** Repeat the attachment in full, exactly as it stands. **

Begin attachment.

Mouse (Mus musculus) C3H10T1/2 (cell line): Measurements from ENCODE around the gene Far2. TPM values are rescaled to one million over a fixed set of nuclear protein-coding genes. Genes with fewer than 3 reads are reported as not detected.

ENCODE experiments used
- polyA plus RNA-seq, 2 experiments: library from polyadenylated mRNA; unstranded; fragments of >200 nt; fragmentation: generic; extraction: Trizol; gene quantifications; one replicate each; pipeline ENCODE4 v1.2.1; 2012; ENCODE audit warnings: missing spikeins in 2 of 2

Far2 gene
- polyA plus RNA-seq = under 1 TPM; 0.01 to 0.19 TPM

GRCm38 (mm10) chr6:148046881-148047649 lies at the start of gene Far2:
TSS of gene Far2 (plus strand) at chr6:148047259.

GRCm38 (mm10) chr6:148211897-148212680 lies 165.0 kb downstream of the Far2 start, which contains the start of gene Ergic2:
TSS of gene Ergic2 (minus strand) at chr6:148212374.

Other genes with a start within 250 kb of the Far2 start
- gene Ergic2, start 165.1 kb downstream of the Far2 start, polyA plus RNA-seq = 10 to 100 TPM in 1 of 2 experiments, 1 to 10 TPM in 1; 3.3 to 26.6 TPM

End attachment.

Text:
Mouse (Mus musculus) C3H10T1/2 (cell line): Measurements from ENCODE around the gene Far2. TPM values are rescaled to one million over a fixed set of nuclear protein-coding genes. Genes with fewer than 3 reads are reported as not detected.

ENCODE experiments used
- polyA plus RNA-seq, 2 experiments: library from polyadenylated mRNA; unstranded; fragments of >200 nt; fragmentation: generic; extraction: Trizol; gene quantifications; one replicate each; pipeline ENCODE4 v1.2.1; 2012; ENCODE audit warnings: missing spikeins in 2 of 2

Far2 gene
- polyA plus RNA-seq = under 1 TPM; 0.01 to 0.19 TPM

GRCm38 (mm10) chr6:148046881-148047649 lies at the start of gene Far2:
TSS of gene Far2 (plus strand) at chr6:148047259.

GRCm38 (mm10) chr6:148211897-148212680 lies 165.0 kb downstream of the Far2 start, which contains the start of gene Ergic2:
TSS of gene Ergic2 (minus strand) at chr6:148212374.

Other genes with a start within 250 kb of the Far2 start
- gene Ergic2, start 165.1 kb downstream of the Far2 start, polyA plus RNA-seq = 10 to 100 TPM in 1 of 2 experiments, 1 to 10 TPM in 1; 3.3 to 26.6 TPM